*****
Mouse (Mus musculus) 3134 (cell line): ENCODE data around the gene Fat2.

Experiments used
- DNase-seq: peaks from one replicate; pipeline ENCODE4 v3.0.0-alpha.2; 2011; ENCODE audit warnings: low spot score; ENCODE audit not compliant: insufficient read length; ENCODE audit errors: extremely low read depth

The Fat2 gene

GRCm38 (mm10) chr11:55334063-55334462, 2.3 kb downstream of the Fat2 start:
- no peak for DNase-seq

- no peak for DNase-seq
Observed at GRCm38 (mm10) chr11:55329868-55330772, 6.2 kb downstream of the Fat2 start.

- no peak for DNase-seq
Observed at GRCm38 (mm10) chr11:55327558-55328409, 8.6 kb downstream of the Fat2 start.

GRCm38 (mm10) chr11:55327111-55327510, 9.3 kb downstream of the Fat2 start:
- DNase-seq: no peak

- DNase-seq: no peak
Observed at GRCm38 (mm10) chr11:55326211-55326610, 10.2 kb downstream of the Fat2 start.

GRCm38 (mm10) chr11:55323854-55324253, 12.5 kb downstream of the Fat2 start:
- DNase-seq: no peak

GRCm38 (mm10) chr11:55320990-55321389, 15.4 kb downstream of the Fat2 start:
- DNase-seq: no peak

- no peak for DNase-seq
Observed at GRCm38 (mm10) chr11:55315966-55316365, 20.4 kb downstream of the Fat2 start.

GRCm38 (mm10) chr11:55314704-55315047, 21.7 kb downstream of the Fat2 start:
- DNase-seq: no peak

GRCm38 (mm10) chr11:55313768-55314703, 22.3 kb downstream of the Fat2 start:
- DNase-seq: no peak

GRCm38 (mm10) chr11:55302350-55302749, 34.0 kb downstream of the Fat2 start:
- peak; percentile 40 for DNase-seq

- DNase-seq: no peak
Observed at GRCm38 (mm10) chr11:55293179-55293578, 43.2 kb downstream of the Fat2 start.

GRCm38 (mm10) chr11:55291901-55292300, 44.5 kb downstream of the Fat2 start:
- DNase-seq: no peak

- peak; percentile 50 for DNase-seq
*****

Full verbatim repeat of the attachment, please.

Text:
Mouse (Mus musculus) 3134 (cell line): ENCODE data around the gene Fat2.

Experiments used
- DNase-seq: peaks from one replicate; pipeline ENCODE4 v3.0.0-alpha.2; 2011; ENCODE audit warnings: low spot score; ENCODE audit not compliant: insufficient read length; ENCODE audit errors: extremely low read depth

The Fat2 gene

GRCm38 (mm10) chr11:55334063-55334462, 2.3 kb downstream of the Fat2 start:
- no peak for DNase-seq

- no peak for DNase-seq
Observed at GRCm38 (mm10) chr11:55329868-55330772, 6.2 kb downstream of the Fat2 start.

- no peak for DNase-seq
Observed at GRCm38 (mm10) chr11:55327558-55328409, 8.6 kb downstream of the Fat2 start.

GRCm38 (mm10) chr11:55327111-55327510, 9.3 kb downstream of the Fat2 start:
- DNase-seq: no peak

- DNase-seq: no peak
Observed at GRCm38 (mm10) chr11:55326211-55326610, 10.2 kb downstream of the Fat2 start.

GRCm38 (mm10) chr11:55323854-55324253, 12.5 kb downstream of the Fat2 start:
- DNase-seq: no peak

GRCm38 (mm10) chr11:55320990-55321389, 15.4 kb downstream of the Fat2 start:
- DNase-seq: no peak

- no peak for DNase-seq
Observed at GRCm38 (mm10) chr11:55315966-55316365, 20.4 kb downstream of the Fat2 start.

GRCm38 (mm10) chr11:55314704-55315047, 21.7 kb downstream of the Fat2 start:
- DNase-seq: no peak

GRCm38 (mm10) chr11:55313768-55314703, 22.3 kb downstream of the Fat2 start:
- DNase-seq: no peak

GRCm38 (mm10) chr11:55302350-55302749, 34.0 kb downstream of the Fat2 start:
- peak; percentile 40 for DNase-seq

- DNase-seq: no peak
Observed at GRCm38 (mm10) chr11:55293179-55293578, 43.2 kb downstream of the Fat2 start.

GRCm38 (mm10) chr11:55291901-55292300, 44.5 kb downstream of the Fat2 start:
- DNase-seq: no peak

- peak; percentile 50 for DNase-seq